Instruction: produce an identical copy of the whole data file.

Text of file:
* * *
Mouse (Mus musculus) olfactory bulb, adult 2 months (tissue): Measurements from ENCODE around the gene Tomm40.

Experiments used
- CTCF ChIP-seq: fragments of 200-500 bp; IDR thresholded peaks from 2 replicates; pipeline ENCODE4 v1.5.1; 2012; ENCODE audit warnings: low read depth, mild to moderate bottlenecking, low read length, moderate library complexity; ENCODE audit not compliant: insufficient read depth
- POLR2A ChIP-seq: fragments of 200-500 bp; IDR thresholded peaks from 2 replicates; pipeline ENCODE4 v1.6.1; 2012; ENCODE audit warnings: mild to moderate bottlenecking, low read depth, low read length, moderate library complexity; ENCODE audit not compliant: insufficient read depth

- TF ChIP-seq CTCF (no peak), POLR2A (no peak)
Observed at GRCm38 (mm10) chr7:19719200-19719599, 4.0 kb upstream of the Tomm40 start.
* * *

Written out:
Mouse (Mus musculus) olfactory bulb, adult 2 months (tissue): Measurements from ENCODE around the gene Tomm40.

Experiments used
- CTCF ChIP-seq: fragments of 200-500 bp; IDR thresholded peaks from 2 replicates; pipeline ENCODE4 v1.5.1; 2012; ENCODE audit warnings: low read depth, mild to moderate bottlenecking, low read length, moderate library complexity; ENCODE audit not compliant: insufficient read depth
- POLR2A ChIP-seq: fragments of 200-500 bp; IDR thresholded peaks from 2 replicates; pipeline ENCODE4 v1.6.1; 2012; ENCODE audit warnings: mild to moderate bottlenecking, low read depth, low read length, moderate library complexity; ENCODE audit not compliant: insufficient read depth

- TF ChIP-seq CTCF (no peak), POLR2A (no peak)
Observed at GRCm38 (mm10) chr7:19719200-19719599, 4.0 kb upstream of the Tomm40 start.